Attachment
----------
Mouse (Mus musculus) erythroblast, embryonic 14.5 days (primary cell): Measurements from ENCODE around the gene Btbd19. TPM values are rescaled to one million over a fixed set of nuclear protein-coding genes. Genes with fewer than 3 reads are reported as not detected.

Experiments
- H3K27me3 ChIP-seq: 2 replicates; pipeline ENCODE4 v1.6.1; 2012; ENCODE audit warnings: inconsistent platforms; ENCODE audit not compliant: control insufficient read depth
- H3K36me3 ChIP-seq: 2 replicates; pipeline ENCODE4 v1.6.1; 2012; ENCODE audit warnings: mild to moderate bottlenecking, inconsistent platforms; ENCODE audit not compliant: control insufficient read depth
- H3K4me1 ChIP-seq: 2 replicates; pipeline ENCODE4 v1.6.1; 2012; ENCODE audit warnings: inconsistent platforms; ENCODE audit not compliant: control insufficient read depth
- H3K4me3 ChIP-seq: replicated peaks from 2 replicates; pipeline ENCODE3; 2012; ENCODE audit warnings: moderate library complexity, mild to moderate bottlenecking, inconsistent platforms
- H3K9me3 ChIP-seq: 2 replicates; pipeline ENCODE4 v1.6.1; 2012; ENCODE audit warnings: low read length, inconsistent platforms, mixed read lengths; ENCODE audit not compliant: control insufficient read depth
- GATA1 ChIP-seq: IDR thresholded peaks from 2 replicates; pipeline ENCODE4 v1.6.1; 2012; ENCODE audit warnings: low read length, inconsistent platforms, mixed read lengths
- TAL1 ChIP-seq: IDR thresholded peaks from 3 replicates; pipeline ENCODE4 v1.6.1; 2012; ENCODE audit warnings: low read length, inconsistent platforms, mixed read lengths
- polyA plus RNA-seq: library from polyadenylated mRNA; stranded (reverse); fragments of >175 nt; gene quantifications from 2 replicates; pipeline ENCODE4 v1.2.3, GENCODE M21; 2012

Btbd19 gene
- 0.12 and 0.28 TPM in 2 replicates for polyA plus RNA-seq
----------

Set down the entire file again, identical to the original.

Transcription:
Mouse (Mus musculus) erythroblast, embryonic 14.5 days (primary cell): Measurements from ENCODE around the gene Btbd19. TPM values are rescaled to one million over a fixed set of nuclear protein-coding genes. Genes with fewer than 3 reads are reported as not detected.

Experiments
- H3K27me3 ChIP-seq: 2 replicates; pipeline ENCODE4 v1.6.1; 2012; ENCODE audit warnings: inconsistent platforms; ENCODE audit not compliant: control insufficient read depth
- H3K36me3 ChIP-seq: 2 replicates; pipeline ENCODE4 v1.6.1; 2012; ENCODE audit warnings: mild to moderate bottlenecking, inconsistent platforms; ENCODE audit not compliant: control insufficient read depth
- H3K4me1 ChIP-seq: 2 replicates; pipeline ENCODE4 v1.6.1; 2012; ENCODE audit warnings: inconsistent platforms; ENCODE audit not compliant: control insufficient read depth
- H3K4me3 ChIP-seq: replicated peaks from 2 replicates; pipeline ENCODE3; 2012; ENCODE audit warnings: moderate library complexity, mild to moderate bottlenecking, inconsistent platforms
- H3K9me3 ChIP-seq: 2 replicates; pipeline ENCODE4 v1.6.1; 2012; ENCODE audit warnings: low read length, inconsistent platforms, mixed read lengths; ENCODE audit not compliant: control insufficient read depth
- GATA1 ChIP-seq: IDR thresholded peaks from 2 replicates; pipeline ENCODE4 v1.6.1; 2012; ENCODE audit warnings: low read length, inconsistent platforms, mixed read lengths
- TAL1 ChIP-seq: IDR thresholded peaks from 3 replicates; pipeline ENCODE4 v1.6.1; 2012; ENCODE audit warnings: low read length, inconsistent platforms, mixed read lengths
- polyA plus RNA-seq: library from polyadenylated mRNA; stranded (reverse); fragments of >175 nt; gene quantifications from 2 replicates; pipeline ENCODE4 v1.2.3, GENCODE M21; 2012

Btbd19 gene
- 0.12 and 0.28 TPM in 2 replicates for polyA plus RNA-seq